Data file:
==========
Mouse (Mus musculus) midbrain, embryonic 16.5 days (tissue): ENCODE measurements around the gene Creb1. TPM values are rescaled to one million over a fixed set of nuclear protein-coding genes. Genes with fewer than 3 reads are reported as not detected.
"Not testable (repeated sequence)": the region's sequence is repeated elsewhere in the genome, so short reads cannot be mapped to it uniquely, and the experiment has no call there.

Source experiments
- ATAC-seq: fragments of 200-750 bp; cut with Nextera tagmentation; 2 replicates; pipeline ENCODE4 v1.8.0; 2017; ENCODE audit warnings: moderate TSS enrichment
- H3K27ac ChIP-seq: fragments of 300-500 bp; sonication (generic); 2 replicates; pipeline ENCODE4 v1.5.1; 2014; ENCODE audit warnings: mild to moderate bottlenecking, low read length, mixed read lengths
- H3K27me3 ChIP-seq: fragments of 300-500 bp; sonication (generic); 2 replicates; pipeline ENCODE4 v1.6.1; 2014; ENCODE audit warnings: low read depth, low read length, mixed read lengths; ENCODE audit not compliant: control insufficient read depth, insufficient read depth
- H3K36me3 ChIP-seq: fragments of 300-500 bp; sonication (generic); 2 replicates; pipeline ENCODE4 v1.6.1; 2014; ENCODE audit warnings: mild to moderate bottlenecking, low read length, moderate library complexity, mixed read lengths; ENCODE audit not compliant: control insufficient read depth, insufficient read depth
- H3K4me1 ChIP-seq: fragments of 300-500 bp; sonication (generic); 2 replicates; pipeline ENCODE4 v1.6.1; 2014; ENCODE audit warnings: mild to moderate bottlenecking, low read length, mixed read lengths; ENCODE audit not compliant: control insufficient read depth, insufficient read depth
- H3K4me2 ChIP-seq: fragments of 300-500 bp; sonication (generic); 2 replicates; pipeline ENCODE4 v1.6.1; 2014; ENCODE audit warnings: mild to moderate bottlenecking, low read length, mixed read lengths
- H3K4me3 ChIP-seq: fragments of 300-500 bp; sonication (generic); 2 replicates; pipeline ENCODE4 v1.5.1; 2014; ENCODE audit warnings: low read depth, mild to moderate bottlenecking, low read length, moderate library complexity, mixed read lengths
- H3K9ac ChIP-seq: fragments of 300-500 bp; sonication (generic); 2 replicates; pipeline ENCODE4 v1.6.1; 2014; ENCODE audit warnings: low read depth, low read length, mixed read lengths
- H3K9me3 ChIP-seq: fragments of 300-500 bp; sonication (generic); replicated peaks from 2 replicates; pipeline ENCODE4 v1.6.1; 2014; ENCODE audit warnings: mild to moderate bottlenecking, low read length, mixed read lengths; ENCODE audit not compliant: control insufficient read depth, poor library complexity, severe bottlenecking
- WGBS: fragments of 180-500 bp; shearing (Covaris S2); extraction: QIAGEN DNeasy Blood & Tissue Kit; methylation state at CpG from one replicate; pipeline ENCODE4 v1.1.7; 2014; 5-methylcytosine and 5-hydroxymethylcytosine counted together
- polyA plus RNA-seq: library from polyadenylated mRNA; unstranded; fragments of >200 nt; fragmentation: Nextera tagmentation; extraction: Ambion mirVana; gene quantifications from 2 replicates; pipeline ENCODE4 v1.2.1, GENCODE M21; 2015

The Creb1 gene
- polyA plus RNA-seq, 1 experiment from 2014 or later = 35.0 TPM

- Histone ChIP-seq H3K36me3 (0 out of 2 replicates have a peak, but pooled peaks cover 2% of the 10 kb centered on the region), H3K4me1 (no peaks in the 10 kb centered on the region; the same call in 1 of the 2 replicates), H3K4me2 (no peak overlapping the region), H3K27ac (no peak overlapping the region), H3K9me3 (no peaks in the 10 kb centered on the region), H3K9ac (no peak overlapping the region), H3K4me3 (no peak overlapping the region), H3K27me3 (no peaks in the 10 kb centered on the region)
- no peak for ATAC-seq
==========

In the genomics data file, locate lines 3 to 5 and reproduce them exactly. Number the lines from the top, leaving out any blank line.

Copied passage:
Source experiments
- ATAC-seq: fragments of 200-750 bp; cut with Nextera tagmentation; 2 replicates; pipeline ENCODE4 v1.8.0; 2017; ENCODE audit warnings: moderate TSS enrichment
- H3K27ac ChIP-seq: fragments of 300-500 bp; sonication (generic); 2 replicates; pipeline ENCODE4 v1.5.1; 2014; ENCODE audit warnings: mild to moderate bottlenecking, low read length, mixed read lengths